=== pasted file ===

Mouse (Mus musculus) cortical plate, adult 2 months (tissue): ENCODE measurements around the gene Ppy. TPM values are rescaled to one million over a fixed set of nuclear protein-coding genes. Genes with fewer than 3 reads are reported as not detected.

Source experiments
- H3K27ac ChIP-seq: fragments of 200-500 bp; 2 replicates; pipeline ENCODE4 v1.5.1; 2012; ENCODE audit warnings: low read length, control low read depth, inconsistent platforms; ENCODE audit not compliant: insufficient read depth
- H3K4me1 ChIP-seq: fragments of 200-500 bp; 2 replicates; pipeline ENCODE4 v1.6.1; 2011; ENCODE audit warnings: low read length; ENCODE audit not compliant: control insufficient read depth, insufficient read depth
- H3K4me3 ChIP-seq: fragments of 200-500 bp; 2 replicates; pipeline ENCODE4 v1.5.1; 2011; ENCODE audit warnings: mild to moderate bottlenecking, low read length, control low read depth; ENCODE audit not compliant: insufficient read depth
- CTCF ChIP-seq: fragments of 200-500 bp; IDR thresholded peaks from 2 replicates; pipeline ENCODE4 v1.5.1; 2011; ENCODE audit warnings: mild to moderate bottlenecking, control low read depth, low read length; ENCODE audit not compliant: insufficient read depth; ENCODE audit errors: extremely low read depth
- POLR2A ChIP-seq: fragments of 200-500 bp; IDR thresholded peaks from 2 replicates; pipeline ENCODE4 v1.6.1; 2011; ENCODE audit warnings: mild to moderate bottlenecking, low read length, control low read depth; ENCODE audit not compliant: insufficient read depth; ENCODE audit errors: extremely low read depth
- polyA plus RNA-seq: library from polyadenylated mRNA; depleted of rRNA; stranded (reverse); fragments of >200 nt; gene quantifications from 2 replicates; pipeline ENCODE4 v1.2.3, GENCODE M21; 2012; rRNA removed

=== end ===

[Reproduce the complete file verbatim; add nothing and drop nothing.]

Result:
Mouse (Mus musculus) cortical plate, adult 2 months (tissue): ENCODE measurements around the gene Ppy. TPM values are rescaled to one million over a fixed set of nuclear protein-coding genes. Genes with fewer than 3 reads are reported as not detected.

Source experiments
- H3K27ac ChIP-seq: fragments of 200-500 bp; 2 replicates; pipeline ENCODE4 v1.5.1; 2012; ENCODE audit warnings: low read length, control low read depth, inconsistent platforms; ENCODE audit not compliant: insufficient read depth
- H3K4me1 ChIP-seq: fragments of 200-500 bp; 2 replicates; pipeline ENCODE4 v1.6.1; 2011; ENCODE audit warnings: low read length; ENCODE audit not compliant: control insufficient read depth, insufficient read depth
- H3K4me3 ChIP-seq: fragments of 200-500 bp; 2 replicates; pipeline ENCODE4 v1.5.1; 2011; ENCODE audit warnings: mild to moderate bottlenecking, low read length, control low read depth; ENCODE audit not compliant: insufficient read depth
- CTCF ChIP-seq: fragments of 200-500 bp; IDR thresholded peaks from 2 replicates; pipeline ENCODE4 v1.5.1; 2011; ENCODE audit warnings: mild to moderate bottlenecking, control low read depth, low read length; ENCODE audit not compliant: insufficient read depth; ENCODE audit errors: extremely low read depth
- POLR2A ChIP-seq: fragments of 200-500 bp; IDR thresholded peaks from 2 replicates; pipeline ENCODE4 v1.6.1; 2011; ENCODE audit warnings: mild to moderate bottlenecking, low read length, control low read depth; ENCODE audit not compliant: insufficient read depth; ENCODE audit errors: extremely low read depth
- polyA plus RNA-seq: library from polyadenylated mRNA; depleted of rRNA; stranded (reverse); fragments of >200 nt; gene quantifications from 2 replicates; pipeline ENCODE4 v1.2.3, GENCODE M21; 2012; rRNA removed